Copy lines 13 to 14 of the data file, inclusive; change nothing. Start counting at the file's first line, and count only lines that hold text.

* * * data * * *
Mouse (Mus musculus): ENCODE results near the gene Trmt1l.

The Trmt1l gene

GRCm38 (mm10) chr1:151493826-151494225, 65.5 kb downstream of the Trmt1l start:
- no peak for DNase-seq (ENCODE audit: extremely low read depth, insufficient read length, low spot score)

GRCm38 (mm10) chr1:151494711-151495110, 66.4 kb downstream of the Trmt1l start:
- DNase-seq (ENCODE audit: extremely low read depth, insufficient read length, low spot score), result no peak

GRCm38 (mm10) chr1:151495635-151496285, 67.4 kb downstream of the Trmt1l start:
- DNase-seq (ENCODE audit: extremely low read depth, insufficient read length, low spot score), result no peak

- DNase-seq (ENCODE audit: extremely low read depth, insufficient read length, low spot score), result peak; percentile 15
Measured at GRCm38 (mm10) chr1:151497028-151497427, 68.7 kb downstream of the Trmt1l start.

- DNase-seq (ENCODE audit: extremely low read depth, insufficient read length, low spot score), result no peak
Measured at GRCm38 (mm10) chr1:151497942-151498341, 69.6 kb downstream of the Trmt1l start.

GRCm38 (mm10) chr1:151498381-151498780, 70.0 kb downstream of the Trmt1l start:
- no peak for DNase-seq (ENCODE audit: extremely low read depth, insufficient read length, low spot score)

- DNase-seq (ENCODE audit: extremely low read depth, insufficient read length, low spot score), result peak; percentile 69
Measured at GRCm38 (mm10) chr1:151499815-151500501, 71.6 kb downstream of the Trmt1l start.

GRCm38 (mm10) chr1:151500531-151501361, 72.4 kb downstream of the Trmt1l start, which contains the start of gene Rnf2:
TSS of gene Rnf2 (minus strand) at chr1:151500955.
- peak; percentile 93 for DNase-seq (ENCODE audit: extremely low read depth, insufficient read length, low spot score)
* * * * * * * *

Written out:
GRCm38 (mm10) chr1:151498381-151498780, 70.0 kb downstream of the Trmt1l start:
- no peak for DNase-seq (ENCODE audit: extremely low read depth, insufficient read length, low spot score)